Society

The Four Horsemen Rest Within the Security Council

The United Nations and its Security Council were formed at the end of World War II. The permanent members of the United Nations Security Council, also known as the Permanent Five or P5, include the following five governments: China, France, the Russian Federation, the United Kingdom, and the United States. These five nations have endowed themselves with protecting the security of the world. But how much peace (and war) have followed them since taking up this mantle.

The P5 won WWII. The Axis powers–chiefly Germany, Japan and Italy–lost. Therefore, the P5 got to dictate the rules. This system of winners rule while the rest of us are seen as causality needs to end.

The P5 are the biggest arms dealers on the planet and pose an incredible risk to all human beings thanks to their massive stockpiles of nuclear weapons. They’ve had over 70 years at the wheel. Maybe it’s time for them to step aside, so the rest of us can solve the world’s problems. Continue reading

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Society

A World That Neglects Refugees

There are more than 15 million refugees around the world. 15 million people who have been forced to leave their home country in order to escape war, persecution, or natural disaster. An additional 38 million people are also escaping their home but remain “internally displaced,” resettling or moving inside their country’s borders.

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In addition to the rising numbers of refugees and internally displaced persons (IDPs), this year marked the closure of two very different refugee camps. One camp–in France–is the last stop for many Arab and African refugees seeking to make their way to the UK. Another camp–in Kenya–has become the largest refugee camp in the world after its creation 25 years ago.

These two camps, both closing in 2016, point to the tremendous failure of the global community to help refugees find peace. Continue reading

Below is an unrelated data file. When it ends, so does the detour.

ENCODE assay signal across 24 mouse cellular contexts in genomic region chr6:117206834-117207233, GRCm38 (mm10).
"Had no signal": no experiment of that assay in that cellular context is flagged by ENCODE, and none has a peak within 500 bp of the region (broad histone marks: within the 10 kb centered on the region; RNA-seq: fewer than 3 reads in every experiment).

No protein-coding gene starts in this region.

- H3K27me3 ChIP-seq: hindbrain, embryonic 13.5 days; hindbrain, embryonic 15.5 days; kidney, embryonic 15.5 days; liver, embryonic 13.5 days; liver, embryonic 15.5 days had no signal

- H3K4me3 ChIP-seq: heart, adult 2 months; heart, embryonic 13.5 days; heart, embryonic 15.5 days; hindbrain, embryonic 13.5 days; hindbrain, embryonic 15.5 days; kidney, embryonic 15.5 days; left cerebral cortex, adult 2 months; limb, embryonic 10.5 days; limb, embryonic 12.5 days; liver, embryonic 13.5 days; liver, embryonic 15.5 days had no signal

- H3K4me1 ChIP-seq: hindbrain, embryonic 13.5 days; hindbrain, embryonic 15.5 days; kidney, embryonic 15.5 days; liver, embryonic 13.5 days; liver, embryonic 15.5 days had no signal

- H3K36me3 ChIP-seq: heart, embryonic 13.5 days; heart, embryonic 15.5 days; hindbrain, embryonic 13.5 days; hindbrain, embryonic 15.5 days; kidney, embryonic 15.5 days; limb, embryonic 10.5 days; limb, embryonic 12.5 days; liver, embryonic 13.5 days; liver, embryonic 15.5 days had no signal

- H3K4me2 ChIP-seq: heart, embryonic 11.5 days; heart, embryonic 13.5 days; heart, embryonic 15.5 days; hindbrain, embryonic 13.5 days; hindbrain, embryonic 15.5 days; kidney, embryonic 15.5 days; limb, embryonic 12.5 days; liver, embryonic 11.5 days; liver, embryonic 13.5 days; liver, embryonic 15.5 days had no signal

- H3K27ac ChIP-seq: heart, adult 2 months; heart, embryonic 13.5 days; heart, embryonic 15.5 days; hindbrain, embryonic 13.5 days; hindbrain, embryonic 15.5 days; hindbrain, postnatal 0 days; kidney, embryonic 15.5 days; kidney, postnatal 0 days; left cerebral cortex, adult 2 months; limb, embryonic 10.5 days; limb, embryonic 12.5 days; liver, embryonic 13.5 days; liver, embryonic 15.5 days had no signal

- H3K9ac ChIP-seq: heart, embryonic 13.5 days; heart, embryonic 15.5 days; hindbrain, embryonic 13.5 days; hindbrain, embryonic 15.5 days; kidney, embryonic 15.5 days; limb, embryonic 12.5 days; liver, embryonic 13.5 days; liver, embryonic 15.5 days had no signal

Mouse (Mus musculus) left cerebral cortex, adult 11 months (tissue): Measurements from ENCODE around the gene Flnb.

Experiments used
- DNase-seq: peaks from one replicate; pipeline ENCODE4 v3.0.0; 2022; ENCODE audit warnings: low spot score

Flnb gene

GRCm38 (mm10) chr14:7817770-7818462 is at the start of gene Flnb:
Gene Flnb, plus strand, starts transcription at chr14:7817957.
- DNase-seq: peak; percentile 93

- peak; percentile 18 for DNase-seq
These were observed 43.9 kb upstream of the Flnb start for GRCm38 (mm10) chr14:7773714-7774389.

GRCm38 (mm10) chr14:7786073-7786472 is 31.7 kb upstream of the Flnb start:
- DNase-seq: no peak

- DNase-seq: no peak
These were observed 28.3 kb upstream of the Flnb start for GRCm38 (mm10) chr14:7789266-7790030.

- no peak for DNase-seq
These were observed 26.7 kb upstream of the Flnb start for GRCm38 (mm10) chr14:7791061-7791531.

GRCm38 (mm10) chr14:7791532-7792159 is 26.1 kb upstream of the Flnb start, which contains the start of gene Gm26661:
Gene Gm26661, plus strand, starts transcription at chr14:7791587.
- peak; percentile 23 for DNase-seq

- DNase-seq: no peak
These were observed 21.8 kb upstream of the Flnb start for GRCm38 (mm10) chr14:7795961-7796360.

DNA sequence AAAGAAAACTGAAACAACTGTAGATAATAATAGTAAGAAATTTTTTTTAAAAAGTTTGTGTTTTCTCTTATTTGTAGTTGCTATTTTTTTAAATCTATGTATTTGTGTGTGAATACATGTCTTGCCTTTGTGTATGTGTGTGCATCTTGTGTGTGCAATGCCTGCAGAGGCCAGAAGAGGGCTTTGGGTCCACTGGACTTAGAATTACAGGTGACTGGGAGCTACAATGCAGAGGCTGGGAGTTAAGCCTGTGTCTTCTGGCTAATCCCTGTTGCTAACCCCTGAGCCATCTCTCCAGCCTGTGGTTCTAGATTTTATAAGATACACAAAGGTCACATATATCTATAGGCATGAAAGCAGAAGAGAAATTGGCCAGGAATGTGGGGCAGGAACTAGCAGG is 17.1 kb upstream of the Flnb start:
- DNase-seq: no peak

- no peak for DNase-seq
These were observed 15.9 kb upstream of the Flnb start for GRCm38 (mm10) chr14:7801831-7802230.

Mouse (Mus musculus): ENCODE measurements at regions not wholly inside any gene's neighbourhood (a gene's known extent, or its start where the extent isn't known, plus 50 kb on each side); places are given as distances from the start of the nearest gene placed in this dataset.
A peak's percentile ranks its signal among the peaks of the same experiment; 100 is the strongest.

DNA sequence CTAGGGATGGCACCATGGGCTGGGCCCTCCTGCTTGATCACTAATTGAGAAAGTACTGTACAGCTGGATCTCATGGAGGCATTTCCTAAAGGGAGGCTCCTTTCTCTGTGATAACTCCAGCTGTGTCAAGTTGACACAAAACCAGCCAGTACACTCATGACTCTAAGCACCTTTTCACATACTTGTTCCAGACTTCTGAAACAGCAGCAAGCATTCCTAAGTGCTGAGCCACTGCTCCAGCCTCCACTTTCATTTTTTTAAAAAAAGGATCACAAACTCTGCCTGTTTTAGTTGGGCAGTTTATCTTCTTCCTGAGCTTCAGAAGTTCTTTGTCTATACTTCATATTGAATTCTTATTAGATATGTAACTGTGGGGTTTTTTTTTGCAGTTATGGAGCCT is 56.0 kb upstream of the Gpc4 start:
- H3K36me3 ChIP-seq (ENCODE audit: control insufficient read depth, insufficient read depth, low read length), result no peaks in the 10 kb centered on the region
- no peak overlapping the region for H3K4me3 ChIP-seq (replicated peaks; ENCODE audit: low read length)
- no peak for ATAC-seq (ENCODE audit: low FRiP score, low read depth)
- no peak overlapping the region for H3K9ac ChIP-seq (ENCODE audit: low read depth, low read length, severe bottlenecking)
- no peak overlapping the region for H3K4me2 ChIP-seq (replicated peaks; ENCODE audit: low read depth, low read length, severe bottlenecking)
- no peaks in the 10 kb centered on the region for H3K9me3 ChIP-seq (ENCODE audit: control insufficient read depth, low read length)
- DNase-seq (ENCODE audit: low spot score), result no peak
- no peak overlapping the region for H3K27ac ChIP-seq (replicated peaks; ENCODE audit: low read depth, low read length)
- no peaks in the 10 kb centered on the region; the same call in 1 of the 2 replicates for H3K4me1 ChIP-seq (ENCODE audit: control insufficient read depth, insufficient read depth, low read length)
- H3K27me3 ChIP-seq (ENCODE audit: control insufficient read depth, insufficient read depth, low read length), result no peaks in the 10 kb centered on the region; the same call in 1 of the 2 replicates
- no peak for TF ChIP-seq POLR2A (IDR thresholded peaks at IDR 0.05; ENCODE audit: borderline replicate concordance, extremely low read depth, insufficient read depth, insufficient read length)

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Society

Liberté, égalité, fraternité pour qui?

In recent weeks, a series of French municipal decrees de facto banning “burkinis” and, apparently, any other skin concealing beach outfits worn by Muslim women were made in about 30 French towns. Women have received fines and armed French police have ordered some women to remove their clothing, as seen on a beach in Nice:

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This treatment of Muslim women in France has put a lot of doubt into my mind of whether the motto of “liberty, equality, fraternity” (liberté, égalité, fraternité) still applies to all French residents. Liberty involves the social and political freedoms to which all community members are entitled. Equality means all people within a society have the same status in respect to civil rights, freedom of speech, and equal access to social goods and services. Fraternity, although highly patriarchal and better represented as solidarity, is a kind of ethical relationship between people, which is based on compassion. The ban on burkinis, or any other style of dress associated with an identifiable group, runs counter to all three of these principles. Continue reading

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